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Electric Paint can fix circuit board breaks and repair the rubber buttons of a broken TV remote

We often get asked if Electric Paint can be used to fix key fobs or remote controls. We are happy to say it works great, so don’t throw yours out yet!

Some of the circuit boards inside a remote control are printed with a carbon material, not dissimilar to our paint. When these printed tracks wear away, the bridge the button creates in the circuit is broken and the button does not work. The same can happen with the rubber buttons which have a small carbon pill on their reverse, which bridges the traces on the circuit board. Both of these issues can be fixed with Electric Paint.

Read the instructions below and have a go at fixing yours!

For more project ideas visit www.bareconductive.com

Step 1: Materials

To begin you will need:

1 x Electric Paint 10ml

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1 x Remote control

1 x Mini screwdriver to remove internal screw

1 x Flat ended screwdriver

1x bottle of industrial alcohol, nail varnish remover or surgical spirit (optional)

Step 2: ​Unscrew the Remote

There will probably be one or two tiny screws holding the remote’s plastic casing together. Take out the batteries and unscrew the mini screw. Be careful not to force anything – the remote should come apart quite easily. Forcing the remote may snap off delicate plastic parts and make it hard to reassemble.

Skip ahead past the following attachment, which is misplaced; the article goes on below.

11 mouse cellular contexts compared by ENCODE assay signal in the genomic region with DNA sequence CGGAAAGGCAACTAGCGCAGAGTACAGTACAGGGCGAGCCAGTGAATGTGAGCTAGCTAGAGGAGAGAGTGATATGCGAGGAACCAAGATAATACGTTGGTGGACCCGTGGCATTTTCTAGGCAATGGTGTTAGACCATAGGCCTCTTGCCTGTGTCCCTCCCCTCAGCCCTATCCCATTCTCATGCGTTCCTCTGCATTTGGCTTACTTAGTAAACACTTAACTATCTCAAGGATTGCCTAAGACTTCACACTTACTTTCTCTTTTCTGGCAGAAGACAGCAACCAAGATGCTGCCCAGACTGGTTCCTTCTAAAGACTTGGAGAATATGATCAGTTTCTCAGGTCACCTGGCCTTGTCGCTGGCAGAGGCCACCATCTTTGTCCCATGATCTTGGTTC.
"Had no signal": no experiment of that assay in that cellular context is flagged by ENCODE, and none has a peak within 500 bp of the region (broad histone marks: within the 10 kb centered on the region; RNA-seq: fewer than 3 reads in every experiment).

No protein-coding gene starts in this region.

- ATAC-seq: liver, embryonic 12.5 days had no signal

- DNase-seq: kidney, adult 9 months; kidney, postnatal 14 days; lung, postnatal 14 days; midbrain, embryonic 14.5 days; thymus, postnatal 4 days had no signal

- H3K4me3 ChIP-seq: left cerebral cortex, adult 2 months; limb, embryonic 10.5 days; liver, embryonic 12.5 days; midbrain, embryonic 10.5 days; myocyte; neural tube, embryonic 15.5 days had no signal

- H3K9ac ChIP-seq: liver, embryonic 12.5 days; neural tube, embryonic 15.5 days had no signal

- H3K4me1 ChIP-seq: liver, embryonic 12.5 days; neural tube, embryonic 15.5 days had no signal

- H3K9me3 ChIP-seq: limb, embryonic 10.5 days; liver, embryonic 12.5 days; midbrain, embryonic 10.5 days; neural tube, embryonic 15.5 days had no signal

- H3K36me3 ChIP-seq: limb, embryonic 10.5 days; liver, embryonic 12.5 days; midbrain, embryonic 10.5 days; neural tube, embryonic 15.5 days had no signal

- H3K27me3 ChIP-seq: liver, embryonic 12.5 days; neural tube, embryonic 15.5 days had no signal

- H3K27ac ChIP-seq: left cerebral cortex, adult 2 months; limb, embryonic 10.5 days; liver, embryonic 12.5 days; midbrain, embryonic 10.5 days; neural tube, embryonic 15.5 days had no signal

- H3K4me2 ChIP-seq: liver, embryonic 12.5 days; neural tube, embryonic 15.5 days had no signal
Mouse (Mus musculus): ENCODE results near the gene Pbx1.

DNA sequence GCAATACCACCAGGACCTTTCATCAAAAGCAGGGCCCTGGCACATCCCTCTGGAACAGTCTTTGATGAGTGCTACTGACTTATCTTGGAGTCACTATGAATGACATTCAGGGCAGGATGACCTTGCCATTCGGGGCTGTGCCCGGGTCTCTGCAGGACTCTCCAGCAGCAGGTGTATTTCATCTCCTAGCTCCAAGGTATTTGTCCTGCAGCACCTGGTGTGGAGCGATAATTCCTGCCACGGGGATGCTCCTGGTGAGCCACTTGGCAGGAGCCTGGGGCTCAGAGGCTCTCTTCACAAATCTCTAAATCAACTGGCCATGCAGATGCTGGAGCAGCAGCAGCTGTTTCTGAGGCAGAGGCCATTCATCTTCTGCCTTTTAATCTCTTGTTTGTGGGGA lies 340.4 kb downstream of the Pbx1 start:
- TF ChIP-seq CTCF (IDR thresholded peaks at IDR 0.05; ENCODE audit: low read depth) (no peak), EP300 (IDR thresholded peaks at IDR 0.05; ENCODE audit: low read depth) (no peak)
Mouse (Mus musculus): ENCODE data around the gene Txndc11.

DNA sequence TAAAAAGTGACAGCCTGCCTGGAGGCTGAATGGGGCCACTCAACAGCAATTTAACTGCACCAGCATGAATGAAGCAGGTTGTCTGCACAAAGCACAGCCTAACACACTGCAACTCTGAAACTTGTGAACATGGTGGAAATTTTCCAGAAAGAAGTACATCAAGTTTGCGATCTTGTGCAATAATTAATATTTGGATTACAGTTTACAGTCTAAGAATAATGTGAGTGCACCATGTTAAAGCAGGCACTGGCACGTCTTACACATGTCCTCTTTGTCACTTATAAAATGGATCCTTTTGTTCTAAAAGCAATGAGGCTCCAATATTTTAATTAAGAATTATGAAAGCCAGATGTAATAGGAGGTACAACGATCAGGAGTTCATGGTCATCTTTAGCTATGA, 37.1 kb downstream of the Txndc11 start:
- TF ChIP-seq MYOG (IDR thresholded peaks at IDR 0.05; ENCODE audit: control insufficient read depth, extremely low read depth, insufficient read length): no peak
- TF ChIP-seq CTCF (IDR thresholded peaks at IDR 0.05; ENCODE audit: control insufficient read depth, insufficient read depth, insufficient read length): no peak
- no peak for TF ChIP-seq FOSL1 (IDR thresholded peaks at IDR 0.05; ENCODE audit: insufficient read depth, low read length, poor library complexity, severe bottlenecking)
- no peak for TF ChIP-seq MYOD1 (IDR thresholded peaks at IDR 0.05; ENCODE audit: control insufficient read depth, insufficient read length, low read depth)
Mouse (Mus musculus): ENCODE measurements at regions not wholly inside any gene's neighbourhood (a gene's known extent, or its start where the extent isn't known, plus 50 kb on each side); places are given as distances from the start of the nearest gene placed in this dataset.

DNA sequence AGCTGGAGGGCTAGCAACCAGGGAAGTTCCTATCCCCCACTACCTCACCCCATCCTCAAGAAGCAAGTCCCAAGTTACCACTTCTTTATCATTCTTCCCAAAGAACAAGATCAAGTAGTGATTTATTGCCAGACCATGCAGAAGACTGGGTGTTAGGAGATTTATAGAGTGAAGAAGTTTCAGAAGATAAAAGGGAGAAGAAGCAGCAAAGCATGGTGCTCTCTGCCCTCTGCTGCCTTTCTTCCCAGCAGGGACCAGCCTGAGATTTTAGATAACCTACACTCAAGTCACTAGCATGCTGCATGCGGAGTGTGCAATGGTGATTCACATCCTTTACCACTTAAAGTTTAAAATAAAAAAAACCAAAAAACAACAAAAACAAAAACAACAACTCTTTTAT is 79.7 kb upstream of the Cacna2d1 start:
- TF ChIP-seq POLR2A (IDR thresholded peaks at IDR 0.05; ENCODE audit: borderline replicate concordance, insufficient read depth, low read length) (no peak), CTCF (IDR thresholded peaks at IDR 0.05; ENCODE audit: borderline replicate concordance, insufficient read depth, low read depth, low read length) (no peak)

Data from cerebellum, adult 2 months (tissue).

It’s also a good idea to keep the screws laid out clearly so that you know which came from where – we like to tape them to a piece of paper with notes on where they go.

Step 3: ​Locate the Eroded Buttons

Take out the rubber buttons from the remote(they often form a continuous sheet). If they are individual buttons, be sure to take a photo of their positions before taking them out, or you could end up with some very strange remote behaviour when it is reassembled!


Check the reverse of the rubber buttons to make sure the conductive pads haven’t worn down anywhere. We had a couple of chipped sections we had to work on with an Electric Paint 10ml pen.

Step 4: ​Repair the Circuit Board

Now check the circuit board itself. Some will just have tinned or gold-plated pads that match the button layout. You should check that these aren’t eroded, corroded or covered in anything that has been spilled on the remote in the past. Some (like ours) will have a carbon paint overprint.

You can use alcohol, nail varnish remover or surgical spirit to clean up any contamination, and a hard eraser to clean up any corrosion (on metal pads). Use an Electric Paint 10ml pen to fill in any eroded areas on metal or carbon sections. You will only need a small amount, and be very careful not to bridge the circuit in places it shouldn’t be bridged – this will seem the same as having a button permanently pressed to the remote.

Step 5: ​Leave It to Dry!